Global Trends Show an Even World Economy



UK financial trends don’t exist in a vacuum. On the contrary, global economics are at work influencing the health of every national system, including financial prospects for UK residents. While things happening close to home are important concerns, taking a broader view can be enlightening.

In today’s environment, citizens facing inflation and stagnant salaries might be surprised by observers viewing the current state of global economic balance as ideal, in many ways. But that’s exactly the way some economists are weighing-in, according to a recent piece by Harvey Jones at Express. Using the familiar story about a young girl named Goldilocks to draw a comparison; the article highlights global economic trends that may be “just right”, similar to one of the bowls of the young lady’s porridge, sampled by three visiting bears. Despite good news on many fronts, some believe the world economy is vulnerable to a downturn.

National Financial Health Reflects Steady Global Economics

Overall, global economic conditions show some healthy signs. The International Monetary Fund set its GDP to 3.6 per cent for the year and to 3.7 per cent for 2018. The encouraging forecast comes at a time when US unemployment chugs on at historically low levels and UK numbers mirror the trend, hanging around 4.3 per cent unemployed. The UK figure is the lowest since the mid 70’s. Even eurozone employment is trending in the right direction.

Interest rates are beginning to rise, as evidenced by the Bank of England’s recent move, following a decade of holding firm. But loan applicants still have access to affordable credit, from long-term personal loans to short-term payday financing made available by a number of lenders. Inflation is generally in-check across Europe and the United States, though weak sterling and Brexit have made for more volatile conditions in the UK. Even these challenging conditions are predicted to improve, with at least one top economist forecasting conditions to begin moving in the right direction within 12 to 18 months.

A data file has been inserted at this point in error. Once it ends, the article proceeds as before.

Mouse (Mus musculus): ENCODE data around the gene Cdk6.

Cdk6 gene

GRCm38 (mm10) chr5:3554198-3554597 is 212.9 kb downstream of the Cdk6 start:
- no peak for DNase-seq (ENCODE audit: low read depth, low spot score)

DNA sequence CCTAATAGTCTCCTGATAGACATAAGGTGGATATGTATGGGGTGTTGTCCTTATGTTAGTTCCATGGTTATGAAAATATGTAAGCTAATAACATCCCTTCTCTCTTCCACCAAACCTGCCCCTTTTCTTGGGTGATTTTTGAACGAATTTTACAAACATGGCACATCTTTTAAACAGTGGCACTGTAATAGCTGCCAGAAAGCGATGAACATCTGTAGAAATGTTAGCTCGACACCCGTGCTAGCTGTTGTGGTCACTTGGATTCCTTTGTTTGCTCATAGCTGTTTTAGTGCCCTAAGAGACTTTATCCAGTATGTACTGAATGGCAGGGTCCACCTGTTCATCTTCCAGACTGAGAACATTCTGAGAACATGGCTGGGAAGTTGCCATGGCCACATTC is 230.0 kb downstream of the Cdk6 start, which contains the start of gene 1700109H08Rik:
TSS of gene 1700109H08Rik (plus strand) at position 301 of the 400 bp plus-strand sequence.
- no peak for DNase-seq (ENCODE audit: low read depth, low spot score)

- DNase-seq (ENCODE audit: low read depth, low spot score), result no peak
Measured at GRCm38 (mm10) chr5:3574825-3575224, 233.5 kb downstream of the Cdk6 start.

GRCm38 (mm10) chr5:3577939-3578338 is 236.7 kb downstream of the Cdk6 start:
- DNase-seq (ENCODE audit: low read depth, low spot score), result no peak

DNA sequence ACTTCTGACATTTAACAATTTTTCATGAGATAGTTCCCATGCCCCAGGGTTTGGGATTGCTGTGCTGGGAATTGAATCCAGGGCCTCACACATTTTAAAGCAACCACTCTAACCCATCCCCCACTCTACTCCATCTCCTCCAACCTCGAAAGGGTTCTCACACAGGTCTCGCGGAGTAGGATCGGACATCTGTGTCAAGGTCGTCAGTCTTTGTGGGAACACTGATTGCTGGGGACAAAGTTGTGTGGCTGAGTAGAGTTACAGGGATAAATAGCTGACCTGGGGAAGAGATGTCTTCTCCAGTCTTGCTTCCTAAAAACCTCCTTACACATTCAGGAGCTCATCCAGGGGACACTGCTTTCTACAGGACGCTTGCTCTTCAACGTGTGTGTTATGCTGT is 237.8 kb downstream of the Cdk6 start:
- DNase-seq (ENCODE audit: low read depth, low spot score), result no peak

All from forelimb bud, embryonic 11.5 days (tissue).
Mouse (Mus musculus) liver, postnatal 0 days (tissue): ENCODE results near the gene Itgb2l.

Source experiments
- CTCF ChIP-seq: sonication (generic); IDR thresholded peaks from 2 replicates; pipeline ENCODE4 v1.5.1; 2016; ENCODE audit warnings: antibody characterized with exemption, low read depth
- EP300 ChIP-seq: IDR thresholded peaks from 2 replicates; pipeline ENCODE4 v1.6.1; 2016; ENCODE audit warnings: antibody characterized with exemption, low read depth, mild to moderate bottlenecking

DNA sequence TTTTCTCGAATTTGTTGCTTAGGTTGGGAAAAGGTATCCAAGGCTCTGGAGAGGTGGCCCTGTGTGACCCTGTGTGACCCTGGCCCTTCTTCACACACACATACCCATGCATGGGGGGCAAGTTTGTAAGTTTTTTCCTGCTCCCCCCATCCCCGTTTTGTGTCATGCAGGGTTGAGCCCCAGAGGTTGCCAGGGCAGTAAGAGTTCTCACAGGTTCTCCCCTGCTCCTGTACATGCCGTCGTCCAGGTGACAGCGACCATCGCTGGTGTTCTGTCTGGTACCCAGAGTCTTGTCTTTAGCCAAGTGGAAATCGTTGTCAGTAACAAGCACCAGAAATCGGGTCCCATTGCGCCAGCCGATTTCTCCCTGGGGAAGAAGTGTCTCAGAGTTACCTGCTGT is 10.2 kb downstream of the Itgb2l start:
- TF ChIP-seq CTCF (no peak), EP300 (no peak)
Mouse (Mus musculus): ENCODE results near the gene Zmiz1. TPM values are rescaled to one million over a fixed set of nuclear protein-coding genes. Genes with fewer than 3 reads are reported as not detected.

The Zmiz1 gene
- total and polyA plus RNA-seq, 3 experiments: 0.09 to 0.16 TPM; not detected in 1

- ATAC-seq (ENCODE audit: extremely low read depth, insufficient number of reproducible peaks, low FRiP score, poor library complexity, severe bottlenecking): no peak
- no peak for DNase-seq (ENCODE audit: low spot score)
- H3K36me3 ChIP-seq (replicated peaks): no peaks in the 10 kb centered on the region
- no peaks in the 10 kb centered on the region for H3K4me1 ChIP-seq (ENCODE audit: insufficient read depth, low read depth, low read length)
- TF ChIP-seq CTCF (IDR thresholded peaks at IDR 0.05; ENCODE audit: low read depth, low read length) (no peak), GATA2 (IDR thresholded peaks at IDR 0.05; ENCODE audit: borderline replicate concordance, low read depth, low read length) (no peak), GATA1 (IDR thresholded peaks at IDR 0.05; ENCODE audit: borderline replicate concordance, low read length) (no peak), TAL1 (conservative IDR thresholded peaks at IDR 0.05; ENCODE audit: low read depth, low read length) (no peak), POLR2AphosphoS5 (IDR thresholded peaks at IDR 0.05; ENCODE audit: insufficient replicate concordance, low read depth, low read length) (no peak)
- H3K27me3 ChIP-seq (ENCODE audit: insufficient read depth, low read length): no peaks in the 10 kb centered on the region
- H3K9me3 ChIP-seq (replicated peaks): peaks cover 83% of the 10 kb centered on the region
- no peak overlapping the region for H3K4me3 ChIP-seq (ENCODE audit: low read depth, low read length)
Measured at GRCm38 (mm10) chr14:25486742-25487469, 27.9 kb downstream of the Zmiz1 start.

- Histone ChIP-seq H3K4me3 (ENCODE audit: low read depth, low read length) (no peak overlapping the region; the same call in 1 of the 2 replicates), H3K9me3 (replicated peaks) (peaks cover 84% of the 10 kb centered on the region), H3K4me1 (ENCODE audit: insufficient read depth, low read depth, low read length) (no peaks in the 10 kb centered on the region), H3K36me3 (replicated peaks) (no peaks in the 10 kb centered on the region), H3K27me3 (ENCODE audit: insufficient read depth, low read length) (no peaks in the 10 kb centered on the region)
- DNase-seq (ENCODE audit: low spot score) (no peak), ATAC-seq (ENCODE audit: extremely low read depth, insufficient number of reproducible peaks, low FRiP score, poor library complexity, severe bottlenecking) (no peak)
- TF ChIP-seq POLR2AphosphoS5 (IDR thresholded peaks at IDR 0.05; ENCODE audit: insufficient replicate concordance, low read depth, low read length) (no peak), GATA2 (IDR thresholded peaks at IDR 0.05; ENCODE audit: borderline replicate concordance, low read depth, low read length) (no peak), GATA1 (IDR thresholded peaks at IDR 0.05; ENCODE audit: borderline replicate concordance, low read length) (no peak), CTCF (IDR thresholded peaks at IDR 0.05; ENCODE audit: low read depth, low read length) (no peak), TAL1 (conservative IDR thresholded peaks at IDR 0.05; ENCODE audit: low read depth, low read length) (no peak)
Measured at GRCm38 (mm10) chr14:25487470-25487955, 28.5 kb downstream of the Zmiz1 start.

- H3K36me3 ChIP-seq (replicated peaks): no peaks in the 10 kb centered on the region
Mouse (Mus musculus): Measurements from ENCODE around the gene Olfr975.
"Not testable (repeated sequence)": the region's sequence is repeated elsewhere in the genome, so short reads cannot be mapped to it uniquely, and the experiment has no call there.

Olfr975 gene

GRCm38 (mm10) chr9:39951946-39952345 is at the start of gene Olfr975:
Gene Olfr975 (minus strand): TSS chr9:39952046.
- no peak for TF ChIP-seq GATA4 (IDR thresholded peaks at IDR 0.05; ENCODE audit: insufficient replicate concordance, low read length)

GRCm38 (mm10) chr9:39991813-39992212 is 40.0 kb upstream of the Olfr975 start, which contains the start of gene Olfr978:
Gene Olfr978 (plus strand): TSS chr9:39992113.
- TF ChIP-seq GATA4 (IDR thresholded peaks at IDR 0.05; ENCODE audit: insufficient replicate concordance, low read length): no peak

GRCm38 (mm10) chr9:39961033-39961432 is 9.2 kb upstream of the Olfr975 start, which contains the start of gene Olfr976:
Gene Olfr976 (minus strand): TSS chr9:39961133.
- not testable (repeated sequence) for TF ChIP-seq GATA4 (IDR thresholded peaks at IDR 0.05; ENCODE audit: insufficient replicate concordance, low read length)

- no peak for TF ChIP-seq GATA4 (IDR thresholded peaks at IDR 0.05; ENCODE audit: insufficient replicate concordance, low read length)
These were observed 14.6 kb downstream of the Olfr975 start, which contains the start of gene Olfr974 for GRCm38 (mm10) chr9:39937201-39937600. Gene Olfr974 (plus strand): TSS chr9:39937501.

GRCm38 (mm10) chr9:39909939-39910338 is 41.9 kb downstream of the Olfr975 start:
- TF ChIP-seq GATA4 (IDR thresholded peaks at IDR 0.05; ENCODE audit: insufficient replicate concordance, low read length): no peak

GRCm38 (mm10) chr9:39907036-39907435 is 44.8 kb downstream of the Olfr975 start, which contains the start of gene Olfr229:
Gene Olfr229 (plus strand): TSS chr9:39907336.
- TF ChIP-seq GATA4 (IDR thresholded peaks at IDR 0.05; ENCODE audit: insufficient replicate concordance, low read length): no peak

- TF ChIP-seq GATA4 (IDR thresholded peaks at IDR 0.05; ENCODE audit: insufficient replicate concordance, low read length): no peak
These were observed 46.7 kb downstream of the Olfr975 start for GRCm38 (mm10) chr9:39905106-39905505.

Although annual wage growth of only 2.2 per cent leaves Britons experiencing an earnings backslide, the UK economy could be in much worse shape than it is – particularly as the government jockeys for position, anticipating Brexit. While the positive global signs don’t make butter and eggs less expensive, the hope is UK conditions will catch-up with the seemingly healthy trends seen elsewhere.

Another positive nugget taken away from global economic observers involves relatively low market volatility in the US, European and Asia-Pacific Markets. In fact since Donald Trump’s presidential election, world markets have risen around 15-20 per cent, depending on which stock market you study.

Could Global Economy Take a Downward Turn?

Although conditions are holding up at the present, a few possibilities could undercut economic stability. One worry is China’s massive economy, which continues growing at more than 6 per cent. Unfortunately the world’s second largest economy is growing on burgeoning debt, which could cause problems.

If Chinese officials make moves to curb debt it could cause an economic slowdown in the country, with the effects ultimately rippling throughout other national economies. The Bank raised interest rates earlier in the month, and the US Federal Reserve is projected to make a similar move in December. The hike could cause mortgage concerns, slowing major borrowing. Coupled with consumer uncertainty, the interest rate moves could interfere with global economic stability, though it is hard to predict how conditions might unfold.

For now, there is plenty of reason for optimism, despite a less-then-perfect UK economy. It could be much worse on the home front, so the positive signs in global economics are enough to prompt a prevailing view among some observers that global conditions are “just right”. Time will tell how individual citizens fare, particularly in the UK where Brexit still poses uncertainty. But as the holidays approach, a major slide doesn’t appear looming on the horizon.

Paul graduated in 2001 with a degree in Finance. Since then he has gone on to work for several of the UK's most well-known financial institutions.

An avid blogger and a huge football fan, Paul is here to guide you through the ins and outs of personal finance and perhaps save you some money in the process!

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